This man was my father.
When I was born, he was 65 years old. My mother was 45. He had been married for more than 30 years to a woman who was institutionalised for most of those years, because of mental health problems. They never had children. Finally, her death liberated both of them.
A few years later he met my mother, a widow with four daughters, the youngest of whom was about 9 years old. They married, and he was a wonderful stepfather to her girls – but he always spoke with regret of never having had a child of his own. So, although she must have previously felt that her days of having kids were finished, and although it must have been scary to become pregnant at her age, she allowed that to happen.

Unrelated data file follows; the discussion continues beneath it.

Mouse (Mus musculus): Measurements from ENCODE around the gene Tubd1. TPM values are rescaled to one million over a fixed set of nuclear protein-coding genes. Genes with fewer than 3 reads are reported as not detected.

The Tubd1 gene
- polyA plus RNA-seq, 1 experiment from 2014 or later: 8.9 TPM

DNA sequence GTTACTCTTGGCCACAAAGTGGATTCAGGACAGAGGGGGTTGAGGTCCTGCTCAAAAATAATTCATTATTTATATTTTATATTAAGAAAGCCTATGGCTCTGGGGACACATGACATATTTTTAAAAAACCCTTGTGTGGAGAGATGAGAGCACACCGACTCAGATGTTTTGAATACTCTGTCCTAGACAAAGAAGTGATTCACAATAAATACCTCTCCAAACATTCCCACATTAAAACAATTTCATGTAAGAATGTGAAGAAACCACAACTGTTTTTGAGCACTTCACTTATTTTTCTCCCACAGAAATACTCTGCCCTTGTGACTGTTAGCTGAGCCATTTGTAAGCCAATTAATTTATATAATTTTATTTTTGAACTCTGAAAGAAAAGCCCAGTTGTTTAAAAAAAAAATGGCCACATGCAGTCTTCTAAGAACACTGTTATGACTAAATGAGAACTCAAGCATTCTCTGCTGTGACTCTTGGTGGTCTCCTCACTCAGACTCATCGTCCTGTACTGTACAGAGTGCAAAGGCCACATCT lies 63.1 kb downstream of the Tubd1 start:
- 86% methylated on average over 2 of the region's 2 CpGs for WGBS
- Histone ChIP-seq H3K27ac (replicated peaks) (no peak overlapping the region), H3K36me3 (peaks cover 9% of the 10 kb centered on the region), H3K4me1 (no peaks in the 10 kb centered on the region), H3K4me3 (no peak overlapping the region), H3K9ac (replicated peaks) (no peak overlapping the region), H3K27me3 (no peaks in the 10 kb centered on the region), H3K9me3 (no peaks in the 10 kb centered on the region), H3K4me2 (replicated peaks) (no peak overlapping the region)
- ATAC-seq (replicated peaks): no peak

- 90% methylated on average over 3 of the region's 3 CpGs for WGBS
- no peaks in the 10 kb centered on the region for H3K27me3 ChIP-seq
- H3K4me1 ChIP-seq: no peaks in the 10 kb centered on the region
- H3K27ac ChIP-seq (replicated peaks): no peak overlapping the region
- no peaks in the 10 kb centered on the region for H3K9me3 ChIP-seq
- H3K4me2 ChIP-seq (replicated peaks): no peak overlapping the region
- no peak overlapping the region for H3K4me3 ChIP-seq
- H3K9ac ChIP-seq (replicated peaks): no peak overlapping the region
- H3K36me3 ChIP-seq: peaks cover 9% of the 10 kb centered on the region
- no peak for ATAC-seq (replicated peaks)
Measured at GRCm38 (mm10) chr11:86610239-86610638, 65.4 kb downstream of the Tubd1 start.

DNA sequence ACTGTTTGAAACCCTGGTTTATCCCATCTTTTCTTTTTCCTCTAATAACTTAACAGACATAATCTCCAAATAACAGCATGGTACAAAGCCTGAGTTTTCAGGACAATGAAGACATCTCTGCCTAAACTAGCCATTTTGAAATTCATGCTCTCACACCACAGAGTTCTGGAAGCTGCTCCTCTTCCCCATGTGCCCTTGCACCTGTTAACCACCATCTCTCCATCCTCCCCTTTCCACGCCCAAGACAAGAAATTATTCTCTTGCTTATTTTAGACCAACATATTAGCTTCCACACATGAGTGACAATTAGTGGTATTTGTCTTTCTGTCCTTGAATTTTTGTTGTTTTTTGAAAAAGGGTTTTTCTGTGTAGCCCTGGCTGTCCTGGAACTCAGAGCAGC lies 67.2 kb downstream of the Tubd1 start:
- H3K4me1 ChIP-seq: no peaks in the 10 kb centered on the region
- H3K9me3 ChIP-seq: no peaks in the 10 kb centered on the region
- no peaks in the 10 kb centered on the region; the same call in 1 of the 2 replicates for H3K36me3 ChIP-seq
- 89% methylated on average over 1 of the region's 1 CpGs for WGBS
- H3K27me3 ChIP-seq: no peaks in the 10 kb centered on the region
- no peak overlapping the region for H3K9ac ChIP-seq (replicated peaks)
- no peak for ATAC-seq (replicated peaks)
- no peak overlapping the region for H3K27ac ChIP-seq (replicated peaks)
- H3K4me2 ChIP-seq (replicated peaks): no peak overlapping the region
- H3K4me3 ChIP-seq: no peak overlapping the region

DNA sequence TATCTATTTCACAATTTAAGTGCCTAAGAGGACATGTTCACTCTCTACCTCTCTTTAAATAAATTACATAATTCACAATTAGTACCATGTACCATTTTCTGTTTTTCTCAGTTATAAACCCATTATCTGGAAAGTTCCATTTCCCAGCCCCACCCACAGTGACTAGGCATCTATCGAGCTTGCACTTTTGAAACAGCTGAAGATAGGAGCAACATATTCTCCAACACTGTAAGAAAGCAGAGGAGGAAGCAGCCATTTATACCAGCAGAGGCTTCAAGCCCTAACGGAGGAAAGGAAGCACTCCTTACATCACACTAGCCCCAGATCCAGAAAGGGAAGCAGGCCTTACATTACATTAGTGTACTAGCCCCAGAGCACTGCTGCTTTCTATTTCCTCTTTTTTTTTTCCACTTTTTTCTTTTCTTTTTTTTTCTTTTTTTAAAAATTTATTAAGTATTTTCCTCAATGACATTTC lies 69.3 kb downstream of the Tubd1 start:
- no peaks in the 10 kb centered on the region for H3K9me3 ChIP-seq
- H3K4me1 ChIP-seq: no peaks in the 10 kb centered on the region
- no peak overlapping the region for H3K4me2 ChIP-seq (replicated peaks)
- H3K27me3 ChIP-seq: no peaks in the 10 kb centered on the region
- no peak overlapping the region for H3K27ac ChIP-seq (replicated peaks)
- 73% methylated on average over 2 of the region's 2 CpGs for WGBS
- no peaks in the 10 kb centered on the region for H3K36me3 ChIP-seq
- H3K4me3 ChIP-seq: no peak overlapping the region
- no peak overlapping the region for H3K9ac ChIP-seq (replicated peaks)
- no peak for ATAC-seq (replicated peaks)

He doted on me. Everyone said that they had never seen a man adore a child as he did me.
When I was 3 years old, and he was 68, he died, suddenly, of a heart attack. Apparently, I became sick with grief when he “disappeared”.
I wish I had known him. Because of his age he was probably never going to see me become an adult, but I wish I had known him long enough to have some memories of him. What memories there are, are buried deep in my psyche, and are more like scars.
I know little of him, sadly – my mother spoke of him very little, and the few things I do know came from the two eldest of my half-sisters. He was a farmer. His parents were born in Scotland, and emigrated to New Zealand for a better life. He was very tall – 6 feet 4 inches. He loved me.
I have my father's colouring, his bone structure, his chin. My son has his height, and we both have his enquiring mind and his intellect.